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Monday, December 11, 2023
The independent student publication of The University at Buffalo, since 1950

Letter to the editor: Graduate research

Editor's Note: This letter remains in the condition it was sent and has not been edited. 

Although undergraduates living on campus have been instructed at this time to stay where they are and not to return to their items on campus, and online "learning from a distance" strategies have been implemented by the University as per the governor's order, it appears there isn't full transparency on the fact that graduate student researchers have still been required to report to their labs as well as report to work for their PI's (personal investigator/advisor). For example, NSC, the Natural Science Complex building housing the chemistry department closed on Monday this week but reopened for research and activity as normal on Thursday only a day after UB sent out a message to its community that COVID-19 was reported amongst a community member. The College's leadership in this, to continue experimentation and mark it as essential, disregards the true meaning of essential at this time--that is those working in the medical field to assist and aid those ailing from the virus, and those working in food retail and immediate needs of the service industry. The logistical considerations of this are in complete disregard of the CDC's instructions as the workers in NSC and other research areas are numerous with plenty of folks in the age range of 20-40 therefore potentially those who could be asymptomatic and carrying the virus without any clear symptoms or indicators. I wish to bring this information to light to indicate that the University, and in this particular case the College of Arts and Sciences, is treating these graduate workers as essential only for capital gain and to ensure that research does not take a backseat during a time where the world needs to heal and keep hospitals at a steady manageable level. The researchers and graduate students in the college are not at this time working with vaccines, treating those who are ailing, or ensuring that there is a steady food supply for the public. Therefore, they are not essential and are only continuing to exist amongst each other as potential carriers of the virus on our campus. I urge the college, and the University as a whole, to recognize the weight of this and to halt all University activities and to actually enforce it for at least a two week period of true social distancing and isolation. As academics, whether it be researchers of the sciences or of the humanities, I hope that we can look back and be proud of the decisions we made instead of suffering under the weight of 2020 hindsight.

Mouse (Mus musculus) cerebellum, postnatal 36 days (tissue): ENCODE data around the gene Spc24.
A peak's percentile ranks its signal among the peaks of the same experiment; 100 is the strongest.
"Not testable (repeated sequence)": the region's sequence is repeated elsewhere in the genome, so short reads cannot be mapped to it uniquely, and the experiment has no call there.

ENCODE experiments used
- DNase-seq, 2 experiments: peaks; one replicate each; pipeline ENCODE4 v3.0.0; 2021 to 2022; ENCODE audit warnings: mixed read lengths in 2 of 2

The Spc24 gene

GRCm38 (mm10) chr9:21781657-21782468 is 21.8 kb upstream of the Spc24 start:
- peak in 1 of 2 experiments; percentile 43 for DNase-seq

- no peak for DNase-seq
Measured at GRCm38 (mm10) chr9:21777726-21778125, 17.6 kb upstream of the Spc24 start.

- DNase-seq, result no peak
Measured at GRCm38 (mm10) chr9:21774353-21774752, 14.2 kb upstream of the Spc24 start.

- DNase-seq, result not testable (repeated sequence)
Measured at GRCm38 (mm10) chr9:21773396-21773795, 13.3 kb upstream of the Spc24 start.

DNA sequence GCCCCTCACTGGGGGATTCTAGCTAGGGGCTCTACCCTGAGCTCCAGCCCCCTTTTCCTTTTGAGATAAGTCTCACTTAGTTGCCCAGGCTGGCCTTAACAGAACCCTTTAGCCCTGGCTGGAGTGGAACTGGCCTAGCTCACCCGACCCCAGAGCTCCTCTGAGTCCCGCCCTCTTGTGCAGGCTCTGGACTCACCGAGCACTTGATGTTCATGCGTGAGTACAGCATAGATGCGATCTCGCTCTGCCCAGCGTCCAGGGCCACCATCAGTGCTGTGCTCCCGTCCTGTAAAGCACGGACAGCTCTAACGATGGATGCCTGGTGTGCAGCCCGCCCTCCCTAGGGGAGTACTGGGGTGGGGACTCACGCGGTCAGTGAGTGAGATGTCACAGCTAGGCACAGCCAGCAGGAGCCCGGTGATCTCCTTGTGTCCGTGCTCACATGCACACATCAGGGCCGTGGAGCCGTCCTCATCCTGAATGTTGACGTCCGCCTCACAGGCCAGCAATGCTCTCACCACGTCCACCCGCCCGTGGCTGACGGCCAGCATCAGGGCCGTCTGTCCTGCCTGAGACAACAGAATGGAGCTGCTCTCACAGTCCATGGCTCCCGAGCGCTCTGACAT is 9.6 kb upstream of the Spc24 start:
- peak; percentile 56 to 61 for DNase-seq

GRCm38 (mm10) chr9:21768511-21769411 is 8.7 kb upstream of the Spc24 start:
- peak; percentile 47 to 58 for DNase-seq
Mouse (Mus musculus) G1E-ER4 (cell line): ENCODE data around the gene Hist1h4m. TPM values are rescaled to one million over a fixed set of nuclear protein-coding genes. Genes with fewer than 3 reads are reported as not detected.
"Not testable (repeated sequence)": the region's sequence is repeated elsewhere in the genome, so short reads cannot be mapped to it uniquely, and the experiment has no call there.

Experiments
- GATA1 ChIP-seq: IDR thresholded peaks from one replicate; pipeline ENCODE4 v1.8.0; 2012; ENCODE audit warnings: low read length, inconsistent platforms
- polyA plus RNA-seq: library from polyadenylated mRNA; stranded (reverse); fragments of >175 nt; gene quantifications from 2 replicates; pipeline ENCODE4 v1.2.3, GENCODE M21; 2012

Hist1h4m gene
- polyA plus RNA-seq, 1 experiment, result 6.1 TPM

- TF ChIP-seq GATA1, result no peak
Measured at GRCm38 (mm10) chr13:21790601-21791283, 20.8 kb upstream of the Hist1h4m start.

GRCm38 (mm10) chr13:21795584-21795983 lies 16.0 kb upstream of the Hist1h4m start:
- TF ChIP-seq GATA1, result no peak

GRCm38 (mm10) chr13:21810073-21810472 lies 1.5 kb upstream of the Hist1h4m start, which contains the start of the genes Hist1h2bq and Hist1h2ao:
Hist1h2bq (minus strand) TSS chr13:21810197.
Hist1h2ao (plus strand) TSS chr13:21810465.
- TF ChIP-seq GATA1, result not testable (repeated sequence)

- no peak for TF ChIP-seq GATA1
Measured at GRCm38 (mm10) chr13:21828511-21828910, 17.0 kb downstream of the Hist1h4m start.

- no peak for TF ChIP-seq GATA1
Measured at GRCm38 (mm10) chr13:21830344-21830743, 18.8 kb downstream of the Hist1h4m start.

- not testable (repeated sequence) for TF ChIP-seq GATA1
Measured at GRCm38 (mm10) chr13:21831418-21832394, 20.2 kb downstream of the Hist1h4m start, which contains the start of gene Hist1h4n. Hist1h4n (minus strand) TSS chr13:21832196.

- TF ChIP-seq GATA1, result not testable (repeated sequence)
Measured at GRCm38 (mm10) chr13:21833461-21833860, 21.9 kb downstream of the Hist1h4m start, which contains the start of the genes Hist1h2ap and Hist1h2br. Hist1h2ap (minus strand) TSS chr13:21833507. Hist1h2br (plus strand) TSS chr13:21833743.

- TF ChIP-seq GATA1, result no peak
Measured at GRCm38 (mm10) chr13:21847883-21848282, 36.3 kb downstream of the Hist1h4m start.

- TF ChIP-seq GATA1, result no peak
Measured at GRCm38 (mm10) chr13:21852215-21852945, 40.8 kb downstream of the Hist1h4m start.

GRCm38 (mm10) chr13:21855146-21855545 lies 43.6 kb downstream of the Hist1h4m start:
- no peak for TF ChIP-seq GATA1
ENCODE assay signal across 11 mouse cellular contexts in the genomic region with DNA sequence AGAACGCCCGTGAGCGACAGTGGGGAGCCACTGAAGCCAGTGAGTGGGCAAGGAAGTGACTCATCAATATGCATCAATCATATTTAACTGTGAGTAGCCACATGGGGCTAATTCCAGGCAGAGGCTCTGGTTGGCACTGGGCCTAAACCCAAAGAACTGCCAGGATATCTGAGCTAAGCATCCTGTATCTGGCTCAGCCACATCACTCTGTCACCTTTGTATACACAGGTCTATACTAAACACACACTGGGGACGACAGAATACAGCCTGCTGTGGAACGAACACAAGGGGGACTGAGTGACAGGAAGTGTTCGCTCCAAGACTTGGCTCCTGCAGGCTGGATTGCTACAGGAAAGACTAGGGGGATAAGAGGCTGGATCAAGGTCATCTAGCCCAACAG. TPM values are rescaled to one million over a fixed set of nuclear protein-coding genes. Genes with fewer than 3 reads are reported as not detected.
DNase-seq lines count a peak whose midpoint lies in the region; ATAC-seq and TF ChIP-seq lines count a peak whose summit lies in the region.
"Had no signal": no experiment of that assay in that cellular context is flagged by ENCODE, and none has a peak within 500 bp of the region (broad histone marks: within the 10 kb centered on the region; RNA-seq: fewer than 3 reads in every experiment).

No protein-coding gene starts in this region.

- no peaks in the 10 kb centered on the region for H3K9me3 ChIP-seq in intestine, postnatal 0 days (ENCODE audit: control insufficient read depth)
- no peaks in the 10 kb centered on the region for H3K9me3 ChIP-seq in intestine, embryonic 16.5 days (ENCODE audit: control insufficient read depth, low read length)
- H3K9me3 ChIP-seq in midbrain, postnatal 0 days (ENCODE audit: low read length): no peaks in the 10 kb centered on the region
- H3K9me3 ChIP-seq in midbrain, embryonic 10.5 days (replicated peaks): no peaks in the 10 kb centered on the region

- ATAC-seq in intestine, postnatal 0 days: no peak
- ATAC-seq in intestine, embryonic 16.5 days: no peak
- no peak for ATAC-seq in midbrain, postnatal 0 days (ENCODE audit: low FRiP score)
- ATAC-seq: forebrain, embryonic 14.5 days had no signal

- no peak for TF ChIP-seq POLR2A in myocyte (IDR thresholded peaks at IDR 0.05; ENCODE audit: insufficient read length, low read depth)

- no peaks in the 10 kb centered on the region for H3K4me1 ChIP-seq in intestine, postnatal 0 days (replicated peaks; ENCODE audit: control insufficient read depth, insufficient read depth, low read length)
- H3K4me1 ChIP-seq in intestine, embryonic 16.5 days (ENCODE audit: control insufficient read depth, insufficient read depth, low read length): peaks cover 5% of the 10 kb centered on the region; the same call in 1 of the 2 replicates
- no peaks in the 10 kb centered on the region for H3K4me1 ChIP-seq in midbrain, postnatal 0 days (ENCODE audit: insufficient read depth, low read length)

Mairéad Farinacci

Master's Student in the Department of Comparative Literature



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